Portraits for NaNoWriMo

As you work on your first draft for NaNoWriMo, you might run into writer’s block or at least a snag. If that problem concerns creating a character, check out these portraits for NaNoWriMo that I’ve selected. When I’m looking for a new character, I need a face that captures my attention and makes me wonder about a personality that might fit with it. If one of these portraits inspires a character, let me know!

I like the expression on the girl’s face. She’s either watching something or daydreaming. Either way, the portrait gives you a sense of the mind behind the face.

Maybe a good heroine for a historical or fantasy story?

For more character portraits for NaNoWriMo, click here.

The Agony of the First Draft during NaNoWriMo

If you are taking part in NaNoWriMo this year, it’s very likely the agony of the first draft will hit you. Very few writers can complete a first draft without doubts and even dislike creeping in. But never fear. Suddenly doubting or loathing the story you’re working on isn’t unusual. Just keep these points in mind.

The first draft is supposed to be ugly.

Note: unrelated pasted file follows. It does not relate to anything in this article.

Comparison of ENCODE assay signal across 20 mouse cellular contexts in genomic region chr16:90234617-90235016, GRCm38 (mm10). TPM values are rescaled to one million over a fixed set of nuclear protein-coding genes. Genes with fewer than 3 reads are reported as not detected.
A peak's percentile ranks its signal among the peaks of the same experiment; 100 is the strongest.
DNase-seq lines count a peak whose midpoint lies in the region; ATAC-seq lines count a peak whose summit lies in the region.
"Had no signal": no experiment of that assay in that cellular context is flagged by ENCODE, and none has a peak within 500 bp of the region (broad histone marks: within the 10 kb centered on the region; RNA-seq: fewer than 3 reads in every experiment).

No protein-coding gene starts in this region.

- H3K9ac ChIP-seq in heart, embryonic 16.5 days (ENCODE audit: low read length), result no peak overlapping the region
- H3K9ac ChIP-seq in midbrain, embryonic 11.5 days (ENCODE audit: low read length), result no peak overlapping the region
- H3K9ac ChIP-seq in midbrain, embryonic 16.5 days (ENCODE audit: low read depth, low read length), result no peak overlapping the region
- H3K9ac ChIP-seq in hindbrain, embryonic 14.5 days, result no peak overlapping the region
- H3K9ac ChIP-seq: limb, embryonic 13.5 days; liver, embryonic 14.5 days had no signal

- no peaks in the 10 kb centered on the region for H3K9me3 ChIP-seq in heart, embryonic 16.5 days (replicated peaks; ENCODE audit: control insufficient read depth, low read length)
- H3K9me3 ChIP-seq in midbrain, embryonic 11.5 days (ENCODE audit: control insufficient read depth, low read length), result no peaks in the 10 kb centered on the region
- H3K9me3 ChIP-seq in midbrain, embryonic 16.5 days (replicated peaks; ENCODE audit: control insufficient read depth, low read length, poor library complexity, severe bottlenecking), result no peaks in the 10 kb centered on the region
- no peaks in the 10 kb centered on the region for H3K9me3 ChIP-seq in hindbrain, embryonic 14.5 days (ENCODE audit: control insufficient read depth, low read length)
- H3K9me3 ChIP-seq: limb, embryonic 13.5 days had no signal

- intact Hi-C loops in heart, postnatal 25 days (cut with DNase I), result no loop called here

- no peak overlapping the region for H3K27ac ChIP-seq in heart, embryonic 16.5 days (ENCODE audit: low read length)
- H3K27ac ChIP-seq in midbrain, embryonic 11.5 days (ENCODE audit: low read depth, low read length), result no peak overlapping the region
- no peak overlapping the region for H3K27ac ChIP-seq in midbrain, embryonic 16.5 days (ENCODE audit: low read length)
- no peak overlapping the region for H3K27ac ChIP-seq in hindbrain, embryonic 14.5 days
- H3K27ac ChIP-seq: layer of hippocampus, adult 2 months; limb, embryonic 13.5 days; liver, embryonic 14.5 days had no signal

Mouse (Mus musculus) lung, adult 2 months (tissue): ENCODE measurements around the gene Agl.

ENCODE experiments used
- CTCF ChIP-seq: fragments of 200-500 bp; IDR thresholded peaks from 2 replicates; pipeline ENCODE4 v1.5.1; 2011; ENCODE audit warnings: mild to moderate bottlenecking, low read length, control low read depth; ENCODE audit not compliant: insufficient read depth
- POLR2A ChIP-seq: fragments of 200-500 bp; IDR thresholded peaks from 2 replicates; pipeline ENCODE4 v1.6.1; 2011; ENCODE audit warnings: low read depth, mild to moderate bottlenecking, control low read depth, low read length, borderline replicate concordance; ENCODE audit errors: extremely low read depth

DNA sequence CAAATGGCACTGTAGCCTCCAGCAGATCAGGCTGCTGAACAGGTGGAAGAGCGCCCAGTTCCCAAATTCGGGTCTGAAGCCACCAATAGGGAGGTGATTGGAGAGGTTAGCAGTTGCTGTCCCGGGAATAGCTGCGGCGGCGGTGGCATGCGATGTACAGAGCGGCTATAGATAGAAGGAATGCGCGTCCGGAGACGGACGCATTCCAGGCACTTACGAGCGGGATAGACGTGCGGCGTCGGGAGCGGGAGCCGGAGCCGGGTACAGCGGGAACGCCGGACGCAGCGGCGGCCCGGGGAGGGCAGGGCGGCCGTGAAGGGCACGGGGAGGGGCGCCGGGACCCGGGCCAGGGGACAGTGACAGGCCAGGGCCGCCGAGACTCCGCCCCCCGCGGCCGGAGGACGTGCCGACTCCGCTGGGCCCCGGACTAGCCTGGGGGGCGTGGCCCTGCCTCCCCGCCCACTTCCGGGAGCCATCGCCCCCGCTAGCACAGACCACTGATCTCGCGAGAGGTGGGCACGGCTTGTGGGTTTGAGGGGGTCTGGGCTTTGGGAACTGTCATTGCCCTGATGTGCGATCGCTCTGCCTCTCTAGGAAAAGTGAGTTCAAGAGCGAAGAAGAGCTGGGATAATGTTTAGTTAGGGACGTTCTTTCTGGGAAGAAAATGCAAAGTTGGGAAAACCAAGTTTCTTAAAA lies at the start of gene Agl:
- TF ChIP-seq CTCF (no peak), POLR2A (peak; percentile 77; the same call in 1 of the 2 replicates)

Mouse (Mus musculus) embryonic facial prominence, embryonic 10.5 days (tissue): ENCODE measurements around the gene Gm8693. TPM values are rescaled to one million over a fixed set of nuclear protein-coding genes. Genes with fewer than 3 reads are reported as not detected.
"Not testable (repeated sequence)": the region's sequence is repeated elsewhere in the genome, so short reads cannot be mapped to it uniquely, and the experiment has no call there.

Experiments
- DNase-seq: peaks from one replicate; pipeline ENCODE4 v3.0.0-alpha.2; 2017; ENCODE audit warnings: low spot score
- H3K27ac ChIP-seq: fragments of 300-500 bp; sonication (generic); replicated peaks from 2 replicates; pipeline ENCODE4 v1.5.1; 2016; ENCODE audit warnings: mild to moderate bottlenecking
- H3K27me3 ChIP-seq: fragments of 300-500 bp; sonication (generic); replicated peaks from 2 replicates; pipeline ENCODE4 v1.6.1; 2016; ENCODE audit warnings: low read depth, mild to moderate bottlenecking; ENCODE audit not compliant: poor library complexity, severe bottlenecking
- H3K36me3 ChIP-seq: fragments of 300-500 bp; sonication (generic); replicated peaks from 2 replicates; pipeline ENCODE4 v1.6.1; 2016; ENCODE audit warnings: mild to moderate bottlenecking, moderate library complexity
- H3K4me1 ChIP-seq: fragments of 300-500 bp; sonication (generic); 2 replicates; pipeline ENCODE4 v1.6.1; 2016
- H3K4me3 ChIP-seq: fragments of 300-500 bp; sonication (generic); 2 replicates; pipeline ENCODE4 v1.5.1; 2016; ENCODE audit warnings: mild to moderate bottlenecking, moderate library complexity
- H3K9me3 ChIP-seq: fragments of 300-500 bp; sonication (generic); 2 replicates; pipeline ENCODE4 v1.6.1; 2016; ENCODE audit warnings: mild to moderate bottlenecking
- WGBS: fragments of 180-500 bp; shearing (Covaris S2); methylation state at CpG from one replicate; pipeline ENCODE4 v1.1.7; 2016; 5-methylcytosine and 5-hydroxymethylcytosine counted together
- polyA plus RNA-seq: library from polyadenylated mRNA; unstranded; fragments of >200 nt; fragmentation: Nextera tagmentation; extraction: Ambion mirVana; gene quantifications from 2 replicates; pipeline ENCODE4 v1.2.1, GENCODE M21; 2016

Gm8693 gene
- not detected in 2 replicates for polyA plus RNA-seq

If you write a pristine first draft during NaNoWriMo, that needs no editing whatsoever, well done! You are an extreme rarity in the writing world. For the rest of us, we have to edit. An ugly, really ugly, first draft doesn’t mean you’re on the wrong track or that you have no future of a writer. In fact, if you think every first draft is perfect, you probably haven’t studied the craft enough. Understanding that all writing can be improved through rewriting and editing is a sign of maturing in the art.

You can’t fix what doesn’t exist.

Despite its ugliness, the first draft is necessary because you can’t get to the second, third, or umpteenth draft without it. It’s impossible to fix a story that only occupies your imagination. Now I like the editing process. It’s only when I’m into the fourth or fifth draft that I can finally judge whether a scene is working.

Please don’t think I have worked out to perfection how to handle the agony of the first draft. In fact, I’m hoping by writing out this view, I will find the motivation to continue my first draft of my second novel.

I have taken a break for two weeks because I felt like my first draft was going nowhere. In my imagination, I have the plot and clues entirely constructed. But when I actually put words to those imaginings, it reads horribly. I’m doubting whether I can write anything new or interesting. So I need as much reminding as anyone that the first draft can be agony and in the end be polished to diamond-dazzling brilliance.

Do you love writing the first draft? Or do you hate it?

Powered by WordPress.com.

Up ↑